What’s missing from the following passage?
“Have you heard from Gil?” Miranda asked as she lit her cigarette.
“No,” Nikolai replied, frowning at the smoke. “But he’s usually bad about checking in.” It was unusual to hear from Gil more often than once a week.
“But you’re worried anyway, aren’t you?” Miranda blew some more smoke in Nikolai’s face and then smiled.
The hint to what is missing is those words “some more.” We’re told that Miranda blew some more smoke into Nikolai’s face, which implies that she’d done that once already. But that first time wasn’t shown—she lit the cigarette, Nikolai was bothered by the smoke, and then she was already blowing the smoke a second time.
This is similar to the perspective error mentioned here, but it’s a more general, widespread problem. The problem with these little gaps in the narrative is that they knock the reader out of the story. You don’t want your readers pausing to look through what they’ve read, thinking that perhaps they missed something earlier. Confusion is the enemy of immersive reading.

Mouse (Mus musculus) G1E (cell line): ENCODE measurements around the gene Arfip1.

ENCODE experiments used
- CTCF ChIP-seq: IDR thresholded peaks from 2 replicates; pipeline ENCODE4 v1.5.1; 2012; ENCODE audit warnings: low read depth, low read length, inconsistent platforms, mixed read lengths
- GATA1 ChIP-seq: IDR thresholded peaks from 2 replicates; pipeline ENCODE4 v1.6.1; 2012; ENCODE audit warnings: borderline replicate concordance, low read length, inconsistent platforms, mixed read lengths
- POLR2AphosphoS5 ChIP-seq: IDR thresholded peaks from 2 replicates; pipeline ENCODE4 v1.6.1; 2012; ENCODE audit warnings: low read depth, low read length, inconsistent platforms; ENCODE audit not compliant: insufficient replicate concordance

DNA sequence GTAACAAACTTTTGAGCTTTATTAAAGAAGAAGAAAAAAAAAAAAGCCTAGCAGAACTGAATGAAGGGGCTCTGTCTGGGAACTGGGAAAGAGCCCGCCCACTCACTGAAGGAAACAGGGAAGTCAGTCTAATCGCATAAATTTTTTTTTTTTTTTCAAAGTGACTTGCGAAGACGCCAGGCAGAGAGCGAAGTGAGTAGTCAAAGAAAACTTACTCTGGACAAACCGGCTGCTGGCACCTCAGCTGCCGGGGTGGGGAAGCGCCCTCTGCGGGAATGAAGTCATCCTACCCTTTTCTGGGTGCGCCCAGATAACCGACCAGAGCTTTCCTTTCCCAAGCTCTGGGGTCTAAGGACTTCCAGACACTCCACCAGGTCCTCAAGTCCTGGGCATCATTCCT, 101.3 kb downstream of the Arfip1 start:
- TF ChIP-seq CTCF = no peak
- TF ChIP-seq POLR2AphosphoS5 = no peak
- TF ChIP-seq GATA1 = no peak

These sorts of small gaps in a scene are usually the result of a series of edits—relics of earlier drafts.
|Cleaning up little narrative gaps after numerous drafts and re-writes is a little like trying to keep your house clean while children are living in it; there's always a new problem to fix.|
Perhaps the author deleted the section of dialog wherein Miranda first blew smoke in Nikolai’s face without remembering to alter the later line of text. Maybe the author mistakenly thought she had already had Miranda blow some smoke and added the above instance without double-checking.
Unfortunately, since these errors tend to come about because authors are overwhelmed with trying to keep track of dozens to hundreds of edits at once, the task of catching them without aid is next to impossible. That’s where alpha and beta readers come in—find some friends who are attentive and thoughtful readers and ask them to go through your story and highlight any discrepancies you find. Once you’ve fixed the errors they found, ask a completely different group of readers to go over the story.
Another useful method is to search through your manuscript for terms such as again, once more, or some more—any terms that could indicate repetition. Make sure, if you've got someone performing an action a second time, that they actually performed it the first time.